Certification by each Director and executive officer has been executed.

 
32

 

PART III

ITEM 9. DIRECTORS AND EXECUTIVE OFFICERS, PROMOTERS, AND CONTROL PERSONS OF THE REGISTRANT; COMPLIANCE WITH SECTION 16(a) OF THE EXCHANGE ACT

EXECUTIVE OFFICER:

Chairman, Chief Executive Officer and Chief Financial Officer

     Jonathan Ricker  Age:   52
     Term as officer: 1997 – current;
     Term expiration: Term is continuous until an action by the majority shareholders.

For the past 29 years, Mr. Ricker has been involved in product development, strategic planning, and market evaluations for clients in growth businesses. He served as Senior Registered Options Principal in the Investment Banking industry, developing innovative risk protection solutions for clients. Mr. Ricker's involvement with investment banking provided insight into the significant long-term potential for opportunities related to wind energy and as a result he has been actively researching wind energy for more than 14 years.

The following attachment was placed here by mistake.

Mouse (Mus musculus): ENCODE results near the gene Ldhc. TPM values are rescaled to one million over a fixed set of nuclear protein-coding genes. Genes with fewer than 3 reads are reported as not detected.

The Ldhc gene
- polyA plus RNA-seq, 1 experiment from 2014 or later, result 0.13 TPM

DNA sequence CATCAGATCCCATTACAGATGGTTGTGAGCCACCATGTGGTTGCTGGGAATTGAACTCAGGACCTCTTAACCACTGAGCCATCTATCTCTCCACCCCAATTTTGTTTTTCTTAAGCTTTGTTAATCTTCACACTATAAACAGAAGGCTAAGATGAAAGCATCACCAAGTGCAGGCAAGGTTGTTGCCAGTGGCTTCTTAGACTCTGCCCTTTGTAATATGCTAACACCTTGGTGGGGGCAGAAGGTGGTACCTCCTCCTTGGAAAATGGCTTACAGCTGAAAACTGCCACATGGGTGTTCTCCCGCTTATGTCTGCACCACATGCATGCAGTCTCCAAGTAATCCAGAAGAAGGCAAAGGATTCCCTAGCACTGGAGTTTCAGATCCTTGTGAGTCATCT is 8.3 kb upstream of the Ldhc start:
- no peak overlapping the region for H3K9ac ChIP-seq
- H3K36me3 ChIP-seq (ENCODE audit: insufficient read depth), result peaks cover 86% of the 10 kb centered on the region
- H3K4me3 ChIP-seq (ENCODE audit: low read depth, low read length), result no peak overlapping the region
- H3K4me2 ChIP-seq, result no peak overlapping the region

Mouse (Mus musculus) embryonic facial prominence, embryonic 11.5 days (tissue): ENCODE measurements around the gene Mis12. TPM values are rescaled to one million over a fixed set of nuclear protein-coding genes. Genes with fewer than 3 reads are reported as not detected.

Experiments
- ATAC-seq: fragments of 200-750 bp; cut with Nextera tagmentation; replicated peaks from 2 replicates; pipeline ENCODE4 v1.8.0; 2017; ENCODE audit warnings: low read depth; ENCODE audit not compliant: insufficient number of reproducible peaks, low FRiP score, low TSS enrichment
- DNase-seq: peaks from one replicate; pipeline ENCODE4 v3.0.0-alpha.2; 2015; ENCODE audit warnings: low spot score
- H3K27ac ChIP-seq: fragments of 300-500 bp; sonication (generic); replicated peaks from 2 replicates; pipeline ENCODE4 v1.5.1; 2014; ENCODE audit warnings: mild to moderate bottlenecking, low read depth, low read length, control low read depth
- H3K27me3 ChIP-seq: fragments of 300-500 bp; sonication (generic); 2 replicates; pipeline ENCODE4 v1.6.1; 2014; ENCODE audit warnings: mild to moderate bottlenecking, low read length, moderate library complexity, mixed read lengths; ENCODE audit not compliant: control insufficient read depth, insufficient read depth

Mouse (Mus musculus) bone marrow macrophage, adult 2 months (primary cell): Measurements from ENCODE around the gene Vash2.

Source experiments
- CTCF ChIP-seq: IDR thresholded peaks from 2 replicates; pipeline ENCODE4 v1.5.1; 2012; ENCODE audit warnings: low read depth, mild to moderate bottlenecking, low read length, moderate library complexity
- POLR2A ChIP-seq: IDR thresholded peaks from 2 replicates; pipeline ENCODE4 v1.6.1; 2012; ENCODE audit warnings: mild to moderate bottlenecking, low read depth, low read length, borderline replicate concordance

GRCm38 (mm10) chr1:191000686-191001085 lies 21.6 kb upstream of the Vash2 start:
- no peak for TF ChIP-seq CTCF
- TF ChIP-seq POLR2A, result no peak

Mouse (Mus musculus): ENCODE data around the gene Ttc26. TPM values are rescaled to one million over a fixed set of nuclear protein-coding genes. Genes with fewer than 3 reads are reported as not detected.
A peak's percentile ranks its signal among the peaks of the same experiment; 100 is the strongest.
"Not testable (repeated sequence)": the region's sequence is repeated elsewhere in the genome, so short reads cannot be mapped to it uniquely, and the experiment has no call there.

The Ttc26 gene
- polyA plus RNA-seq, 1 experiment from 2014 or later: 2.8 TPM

Education (degrees, schools, and dates)
 
1978  -  1982 Bentley College Bachelor of Science, General Business
  Waltham, MA Associates Degree, Science of Accounting
     
1974  -  1978 Worcester Academy  Liberal Arts Worcester, MA
 
Chief Operating Officer

     Richard T. Barcia, Age: 48
     Term as officer: 2011 – current;

Effective November 18, 2011, Richard Barcia was appointed as Chief Operating Officer.  Mr. Barcia has over 28 years of experience in construction management with several years of equity ownership of construction companies.  Mr. Barcia has been involved with the planning, development, contracting, and construction of over 700 projects.
 
 
33

 

CONSULTANTS:

     Michael A. Cook, Age: 55
     Project Finance Manager